Diapositivas de sentido del gusto del vino

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Food Chemistry 121 (2010) 1139–1149

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Food Chemistry
journal homepage: www.elsevier.com/locate/foodchem

An assessment of the effects of wine volatiles on the perception of taste and astringency in wine
María-Pilar Sáenz-Navajas a,b, Eva Campo b, Purificación Fernández-Zurbano a, Dominique Valentin c, Vicente Ferreira b,*
a b c

Instituto deCiencias de la Vid y el Vino (UR-CSIC-GR), Department of Chemistry, University of La Rioja, Madre de Dios 51, E-26006 Logroño, La Rioja, Spain Laboratory for Aroma Analysis and Enology, Department of Analytical Chemistry, Faculty of Sciences, University of Zaragoza, E-50009 Zaragoza, Spain UMR CSG 5170 CNRS INRA UB, CESG, 15 Rue Hugues Picardet, 21000 Dijon, France

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The objective of this work is measuring the effect of different volatile extract compositions on the perception of taste, astringency, global intensity and persistence of wine. Six Spanish wines, two from Chardonnay and four from Tempranillo grapes, all of them showing different chemical and sensory characteristics, were selected. Wines were separated into volatile and non-volatilefractions by solid phase extraction and lyophilisation and further liquid extraction, respectively. Eighteen ‘‘reconstituted wines” were prepared, combining different volatile extracts and different non-volatile matrices and adjusting ethanol content to 12% (v/v), and were further described by a specifically trained sensory panel. Taste attributes (sweetness, acidity, bitterness), astringency,aroma intensity, global intensity and persistence were assessed in both, original and ‘‘reconstituted” wines by using a numerical category scale. The sensory properties of the original wines were retained by their corresponding ‘‘reconstituted samples”. The sensory assessment of the ‘‘reconstituted wines” showed that the addition of volatile fruity extracts from white wines brought about a decreasein astringency and bitterness and an increase in sweet perception in all cases. While global intensity and persistence of white wine matrices were also increased, they did not change in red wine matrices, which suggests that the volatile fraction plays only a secondary role in these attributes of red wines. Similarly, the effects of replacing the volatile fraction of a red wine by volatileextracts from other red wines were small and inconsistent, which confirms that taste and astringency are primarily driven by non-volatile molecules in these wines. Ó 2010 Elsevier Ltd. All rights reserved.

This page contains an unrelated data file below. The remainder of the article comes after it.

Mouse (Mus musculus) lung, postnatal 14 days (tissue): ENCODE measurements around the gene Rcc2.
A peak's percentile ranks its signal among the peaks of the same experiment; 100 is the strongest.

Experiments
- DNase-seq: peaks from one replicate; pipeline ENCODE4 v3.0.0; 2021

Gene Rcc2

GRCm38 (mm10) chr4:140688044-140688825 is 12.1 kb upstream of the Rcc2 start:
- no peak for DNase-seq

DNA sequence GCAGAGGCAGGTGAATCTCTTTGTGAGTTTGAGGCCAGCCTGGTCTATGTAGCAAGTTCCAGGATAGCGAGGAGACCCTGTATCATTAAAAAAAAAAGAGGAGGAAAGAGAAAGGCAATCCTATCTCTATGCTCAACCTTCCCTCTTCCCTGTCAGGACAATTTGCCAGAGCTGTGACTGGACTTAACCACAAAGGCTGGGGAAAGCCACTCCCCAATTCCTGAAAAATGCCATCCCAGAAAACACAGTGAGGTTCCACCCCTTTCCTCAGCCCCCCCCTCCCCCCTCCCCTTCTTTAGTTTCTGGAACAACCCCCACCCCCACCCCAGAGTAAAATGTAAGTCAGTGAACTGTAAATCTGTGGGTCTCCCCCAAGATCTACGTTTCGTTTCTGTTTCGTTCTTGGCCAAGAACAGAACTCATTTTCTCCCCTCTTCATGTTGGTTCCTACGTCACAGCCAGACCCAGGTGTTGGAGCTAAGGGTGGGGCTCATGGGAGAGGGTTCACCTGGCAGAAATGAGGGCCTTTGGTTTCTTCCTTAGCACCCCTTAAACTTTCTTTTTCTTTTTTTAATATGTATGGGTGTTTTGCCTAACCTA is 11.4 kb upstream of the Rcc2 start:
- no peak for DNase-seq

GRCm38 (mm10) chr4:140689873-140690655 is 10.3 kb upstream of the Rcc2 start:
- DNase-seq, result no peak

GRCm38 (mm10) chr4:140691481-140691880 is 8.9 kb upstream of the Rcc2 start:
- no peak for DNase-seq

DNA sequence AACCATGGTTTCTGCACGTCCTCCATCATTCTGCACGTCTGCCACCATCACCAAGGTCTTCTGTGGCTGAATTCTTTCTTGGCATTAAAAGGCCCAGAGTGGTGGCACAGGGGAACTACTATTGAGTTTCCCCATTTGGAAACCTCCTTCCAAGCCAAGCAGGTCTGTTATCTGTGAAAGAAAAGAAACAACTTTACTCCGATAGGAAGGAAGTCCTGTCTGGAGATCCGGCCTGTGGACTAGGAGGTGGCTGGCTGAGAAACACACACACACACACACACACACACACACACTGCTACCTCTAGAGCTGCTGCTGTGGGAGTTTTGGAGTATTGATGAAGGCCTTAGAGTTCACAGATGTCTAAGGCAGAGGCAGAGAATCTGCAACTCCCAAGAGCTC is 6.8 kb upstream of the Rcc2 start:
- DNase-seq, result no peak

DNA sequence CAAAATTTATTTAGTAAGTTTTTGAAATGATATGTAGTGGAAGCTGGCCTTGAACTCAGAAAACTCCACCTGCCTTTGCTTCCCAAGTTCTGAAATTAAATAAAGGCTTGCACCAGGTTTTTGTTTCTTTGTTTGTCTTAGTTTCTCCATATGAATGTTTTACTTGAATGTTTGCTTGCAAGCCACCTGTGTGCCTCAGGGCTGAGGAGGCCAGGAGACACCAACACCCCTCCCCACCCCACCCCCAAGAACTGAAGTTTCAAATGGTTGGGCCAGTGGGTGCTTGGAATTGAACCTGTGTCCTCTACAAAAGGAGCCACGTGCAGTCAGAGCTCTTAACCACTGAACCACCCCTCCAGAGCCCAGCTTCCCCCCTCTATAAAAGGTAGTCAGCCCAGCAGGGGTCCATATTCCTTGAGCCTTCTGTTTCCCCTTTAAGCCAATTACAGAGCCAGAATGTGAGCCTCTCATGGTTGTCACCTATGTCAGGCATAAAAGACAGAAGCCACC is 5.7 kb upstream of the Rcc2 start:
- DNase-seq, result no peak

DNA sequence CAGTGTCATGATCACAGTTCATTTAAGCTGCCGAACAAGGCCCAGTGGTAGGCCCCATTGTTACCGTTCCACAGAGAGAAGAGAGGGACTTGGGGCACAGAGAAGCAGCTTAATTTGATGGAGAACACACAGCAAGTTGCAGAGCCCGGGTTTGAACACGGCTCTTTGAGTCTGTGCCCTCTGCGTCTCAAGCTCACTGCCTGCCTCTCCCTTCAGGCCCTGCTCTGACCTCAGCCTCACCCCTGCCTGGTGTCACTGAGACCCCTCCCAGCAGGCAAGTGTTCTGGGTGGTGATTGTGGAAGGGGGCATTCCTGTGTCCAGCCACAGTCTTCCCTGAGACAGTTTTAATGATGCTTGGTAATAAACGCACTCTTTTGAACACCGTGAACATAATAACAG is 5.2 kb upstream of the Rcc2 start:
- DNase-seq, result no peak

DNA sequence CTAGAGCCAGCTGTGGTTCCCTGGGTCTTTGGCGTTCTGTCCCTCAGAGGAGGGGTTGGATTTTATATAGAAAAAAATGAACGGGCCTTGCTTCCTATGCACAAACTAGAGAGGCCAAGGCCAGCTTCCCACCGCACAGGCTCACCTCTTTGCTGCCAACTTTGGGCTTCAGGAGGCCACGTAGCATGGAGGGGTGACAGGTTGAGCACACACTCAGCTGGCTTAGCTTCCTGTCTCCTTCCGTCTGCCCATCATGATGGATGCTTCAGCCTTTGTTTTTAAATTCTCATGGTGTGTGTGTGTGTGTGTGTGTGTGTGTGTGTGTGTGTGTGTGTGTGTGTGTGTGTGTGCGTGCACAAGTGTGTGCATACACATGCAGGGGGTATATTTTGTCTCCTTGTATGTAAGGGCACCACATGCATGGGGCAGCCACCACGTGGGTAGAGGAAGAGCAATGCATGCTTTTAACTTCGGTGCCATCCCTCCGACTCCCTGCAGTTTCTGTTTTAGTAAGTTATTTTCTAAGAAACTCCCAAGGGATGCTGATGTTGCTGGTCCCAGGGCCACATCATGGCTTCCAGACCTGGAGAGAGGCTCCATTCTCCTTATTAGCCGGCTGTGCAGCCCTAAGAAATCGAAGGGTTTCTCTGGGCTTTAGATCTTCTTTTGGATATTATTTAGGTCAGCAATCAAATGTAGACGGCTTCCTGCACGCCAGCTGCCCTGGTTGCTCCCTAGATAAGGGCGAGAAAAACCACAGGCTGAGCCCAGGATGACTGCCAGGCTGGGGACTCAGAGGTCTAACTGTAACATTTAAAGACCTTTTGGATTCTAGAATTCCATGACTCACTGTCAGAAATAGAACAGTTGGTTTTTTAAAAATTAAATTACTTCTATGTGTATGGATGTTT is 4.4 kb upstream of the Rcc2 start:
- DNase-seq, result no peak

Article history: Received 11 June 2009 Received in revised form 26 January 2010 Accepted 27 January 2010

Keywords: Volatile fraction Non-volatile fraction Taste Reconstituted wines Sensoryanalysis

1. Introduction The overall flavour experience perceived during consumption of food is elicited by the simultaneous stimulation of several senses. It has been widely accepted that interactions can, and do, occur within stimuli (Noble, 1996) (aroma, taste, appearance, or mouth-feel). The presence of aroma–taste interactions has been largely studied and evidenced by the scientific literature.These interactions may result from physicochemical interactions (structure and binding effects) in the product itself, interactions at the receptor level or cognitive interactions (Small & Prescott, 2005). Since competition at the receptor site is highly unlikely because different receptors are involved among sensory modalities, perceptual interactions are more conceivable. It has beendemonstrated that the orbitofrontal cortex is the structure most likely involved in these perceptual interactions. Stevenson, Boakes, and Prescott (1998) studied the associative learning between odour and taste in experiments
* Corresponding author. E-mail address: vferre@unizar.es (V. Ferreira). 0308-8146/$ - see front matter Ó 2010 Elsevier Ltd. All rights reserved. doi:10.1016/j.foodchem.2010.01.061...
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